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Amino acid ratios and the correlation of raised beach deposits in south-west England and Wales


Interest in studies of amino acid racemisation as a framework for Quaternary chronostratigraphy has increased recently1–4. These studies have used different materials, but the main two substances have been bone and shell. Different shell genera can have different rates of racemisation5, so the use of new genera requires some study of the kinetics of the reactions before the results from one taxa can be compared to another. We report here the successful application of amino acid racemisation studies on the limpet Patella vulgata as a basis for correlating the scattered raised marine beaches of interglacial age(s) from south-west England and Wales. We show that the epimerisation of D alloleucene: L isoleucene (D allo: L iso) in P. vulgata, provides a useful basis for regional correlation. This mollusc lives attached to rocks above the mean tide level and, hence, spends a good portion of its life living at the ambient air temperature. We suggest that the fossil material may have been primarily exposed to regional atmospheric climate since death, because all available evidence points to sea level being lower than present during much of the past 120,000 yr (ref. 6).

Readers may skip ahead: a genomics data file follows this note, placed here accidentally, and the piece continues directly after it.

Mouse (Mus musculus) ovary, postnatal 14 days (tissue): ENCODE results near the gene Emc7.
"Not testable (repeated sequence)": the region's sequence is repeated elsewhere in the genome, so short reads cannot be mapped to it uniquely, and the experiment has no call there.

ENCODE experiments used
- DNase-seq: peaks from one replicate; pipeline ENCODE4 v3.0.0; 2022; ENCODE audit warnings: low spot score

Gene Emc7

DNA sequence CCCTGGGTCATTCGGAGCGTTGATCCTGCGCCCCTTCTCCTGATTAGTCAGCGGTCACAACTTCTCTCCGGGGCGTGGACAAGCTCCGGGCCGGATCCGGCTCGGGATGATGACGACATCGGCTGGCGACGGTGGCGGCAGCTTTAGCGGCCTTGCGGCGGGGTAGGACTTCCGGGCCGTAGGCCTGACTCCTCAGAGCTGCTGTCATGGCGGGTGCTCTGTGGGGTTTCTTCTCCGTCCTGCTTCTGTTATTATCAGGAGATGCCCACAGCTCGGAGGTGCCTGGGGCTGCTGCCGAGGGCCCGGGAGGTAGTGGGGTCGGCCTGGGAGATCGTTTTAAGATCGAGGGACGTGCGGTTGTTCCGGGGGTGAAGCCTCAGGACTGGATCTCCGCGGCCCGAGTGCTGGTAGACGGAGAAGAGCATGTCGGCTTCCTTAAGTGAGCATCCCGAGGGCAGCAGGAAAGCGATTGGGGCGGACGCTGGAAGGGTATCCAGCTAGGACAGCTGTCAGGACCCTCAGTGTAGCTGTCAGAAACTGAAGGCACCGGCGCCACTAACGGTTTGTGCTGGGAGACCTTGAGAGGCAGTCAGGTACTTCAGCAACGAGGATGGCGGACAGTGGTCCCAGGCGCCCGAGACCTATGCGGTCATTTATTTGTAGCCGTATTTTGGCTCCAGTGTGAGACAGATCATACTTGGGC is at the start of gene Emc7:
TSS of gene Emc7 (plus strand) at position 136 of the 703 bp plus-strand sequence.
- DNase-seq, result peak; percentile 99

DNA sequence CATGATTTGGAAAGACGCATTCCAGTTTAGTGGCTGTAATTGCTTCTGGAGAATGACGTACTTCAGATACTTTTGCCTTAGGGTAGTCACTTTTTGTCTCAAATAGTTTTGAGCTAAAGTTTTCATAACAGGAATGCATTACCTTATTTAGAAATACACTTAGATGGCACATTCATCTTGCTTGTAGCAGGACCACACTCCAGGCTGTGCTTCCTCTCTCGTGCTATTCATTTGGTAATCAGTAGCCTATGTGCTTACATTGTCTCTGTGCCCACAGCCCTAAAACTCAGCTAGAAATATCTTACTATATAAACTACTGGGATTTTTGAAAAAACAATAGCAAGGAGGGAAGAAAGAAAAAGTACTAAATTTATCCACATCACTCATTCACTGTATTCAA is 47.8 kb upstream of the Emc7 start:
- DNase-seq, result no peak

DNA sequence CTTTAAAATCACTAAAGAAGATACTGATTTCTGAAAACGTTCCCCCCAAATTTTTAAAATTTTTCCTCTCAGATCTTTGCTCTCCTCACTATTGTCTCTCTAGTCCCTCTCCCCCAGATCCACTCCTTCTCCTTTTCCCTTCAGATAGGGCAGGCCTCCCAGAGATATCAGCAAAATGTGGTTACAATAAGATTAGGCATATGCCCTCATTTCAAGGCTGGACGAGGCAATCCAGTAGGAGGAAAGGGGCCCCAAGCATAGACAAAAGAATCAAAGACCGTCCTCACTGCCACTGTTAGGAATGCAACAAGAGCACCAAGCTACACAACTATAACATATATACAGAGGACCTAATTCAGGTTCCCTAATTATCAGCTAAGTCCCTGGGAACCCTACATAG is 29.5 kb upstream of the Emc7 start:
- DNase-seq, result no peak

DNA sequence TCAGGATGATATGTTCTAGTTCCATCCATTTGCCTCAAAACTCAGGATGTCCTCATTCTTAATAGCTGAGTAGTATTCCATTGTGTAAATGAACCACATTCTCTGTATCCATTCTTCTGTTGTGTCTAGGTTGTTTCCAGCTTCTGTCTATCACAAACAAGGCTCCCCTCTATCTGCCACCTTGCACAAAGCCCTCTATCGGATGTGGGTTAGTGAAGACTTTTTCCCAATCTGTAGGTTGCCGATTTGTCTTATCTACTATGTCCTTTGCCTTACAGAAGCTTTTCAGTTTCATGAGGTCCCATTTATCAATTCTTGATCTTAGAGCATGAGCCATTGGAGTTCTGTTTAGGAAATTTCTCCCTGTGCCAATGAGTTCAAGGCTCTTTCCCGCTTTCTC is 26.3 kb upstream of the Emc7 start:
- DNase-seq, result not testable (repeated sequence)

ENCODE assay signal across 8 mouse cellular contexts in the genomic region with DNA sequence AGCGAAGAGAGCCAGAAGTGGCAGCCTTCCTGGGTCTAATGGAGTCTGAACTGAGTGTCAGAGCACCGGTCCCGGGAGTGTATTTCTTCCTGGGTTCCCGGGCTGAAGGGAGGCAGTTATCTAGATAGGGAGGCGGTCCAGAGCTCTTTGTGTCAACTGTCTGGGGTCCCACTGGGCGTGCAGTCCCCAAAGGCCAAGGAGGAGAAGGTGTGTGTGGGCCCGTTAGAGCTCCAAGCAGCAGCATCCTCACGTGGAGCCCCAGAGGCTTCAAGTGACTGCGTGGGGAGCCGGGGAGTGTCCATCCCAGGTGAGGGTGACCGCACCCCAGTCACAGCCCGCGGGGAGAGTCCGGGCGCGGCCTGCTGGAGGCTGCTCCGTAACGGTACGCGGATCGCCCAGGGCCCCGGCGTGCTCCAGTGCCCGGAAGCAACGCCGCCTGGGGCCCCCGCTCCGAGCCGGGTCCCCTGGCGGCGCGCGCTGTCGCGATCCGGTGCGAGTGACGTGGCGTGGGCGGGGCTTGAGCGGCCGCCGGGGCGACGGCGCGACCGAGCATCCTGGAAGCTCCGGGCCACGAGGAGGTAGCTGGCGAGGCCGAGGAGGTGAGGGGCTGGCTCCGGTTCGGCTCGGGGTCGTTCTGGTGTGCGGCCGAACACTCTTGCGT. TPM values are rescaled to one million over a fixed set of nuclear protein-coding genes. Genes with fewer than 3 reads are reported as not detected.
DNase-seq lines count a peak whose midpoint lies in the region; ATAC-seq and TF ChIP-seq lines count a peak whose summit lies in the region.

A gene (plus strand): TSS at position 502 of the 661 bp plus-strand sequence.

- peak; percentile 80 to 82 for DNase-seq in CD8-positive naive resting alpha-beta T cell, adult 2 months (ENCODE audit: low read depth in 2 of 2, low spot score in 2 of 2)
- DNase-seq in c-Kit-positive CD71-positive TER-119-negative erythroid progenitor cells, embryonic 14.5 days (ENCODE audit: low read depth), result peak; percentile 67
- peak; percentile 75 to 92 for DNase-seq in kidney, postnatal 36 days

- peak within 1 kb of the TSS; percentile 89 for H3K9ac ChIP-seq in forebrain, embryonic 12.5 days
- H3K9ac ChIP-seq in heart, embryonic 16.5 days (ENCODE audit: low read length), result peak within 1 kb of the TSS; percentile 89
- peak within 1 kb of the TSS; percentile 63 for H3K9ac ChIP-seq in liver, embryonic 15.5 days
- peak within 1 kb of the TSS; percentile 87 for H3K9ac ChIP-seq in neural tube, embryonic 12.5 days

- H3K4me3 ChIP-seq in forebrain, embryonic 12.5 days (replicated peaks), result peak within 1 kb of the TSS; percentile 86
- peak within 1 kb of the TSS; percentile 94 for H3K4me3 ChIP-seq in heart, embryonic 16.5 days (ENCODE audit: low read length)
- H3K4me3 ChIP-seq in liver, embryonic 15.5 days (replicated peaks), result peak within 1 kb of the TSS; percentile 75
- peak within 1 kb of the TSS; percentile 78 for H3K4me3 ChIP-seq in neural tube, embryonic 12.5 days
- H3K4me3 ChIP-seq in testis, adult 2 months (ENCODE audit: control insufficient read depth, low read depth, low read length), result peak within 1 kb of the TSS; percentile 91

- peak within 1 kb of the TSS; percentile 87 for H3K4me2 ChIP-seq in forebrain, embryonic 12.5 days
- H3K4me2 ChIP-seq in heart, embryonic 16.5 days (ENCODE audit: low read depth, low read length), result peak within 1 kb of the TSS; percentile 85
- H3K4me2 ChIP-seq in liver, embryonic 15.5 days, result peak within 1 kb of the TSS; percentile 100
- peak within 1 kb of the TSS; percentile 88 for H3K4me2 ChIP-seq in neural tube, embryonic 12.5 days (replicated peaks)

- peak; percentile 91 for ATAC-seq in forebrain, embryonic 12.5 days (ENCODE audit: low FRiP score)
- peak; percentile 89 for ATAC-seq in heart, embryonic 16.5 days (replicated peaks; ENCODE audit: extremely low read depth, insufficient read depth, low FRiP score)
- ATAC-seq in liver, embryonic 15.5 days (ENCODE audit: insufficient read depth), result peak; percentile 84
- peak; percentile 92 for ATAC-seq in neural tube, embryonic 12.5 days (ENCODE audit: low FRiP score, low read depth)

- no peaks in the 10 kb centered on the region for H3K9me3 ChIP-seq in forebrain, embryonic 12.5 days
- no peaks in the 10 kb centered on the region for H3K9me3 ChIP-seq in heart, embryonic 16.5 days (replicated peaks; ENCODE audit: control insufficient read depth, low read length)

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Andrews, J., Bowen, D. & Kidson, C. Amino acid ratios and the correlation of raised beach deposits in south-west England and Wales. Nature 281, 556–558 (1979).

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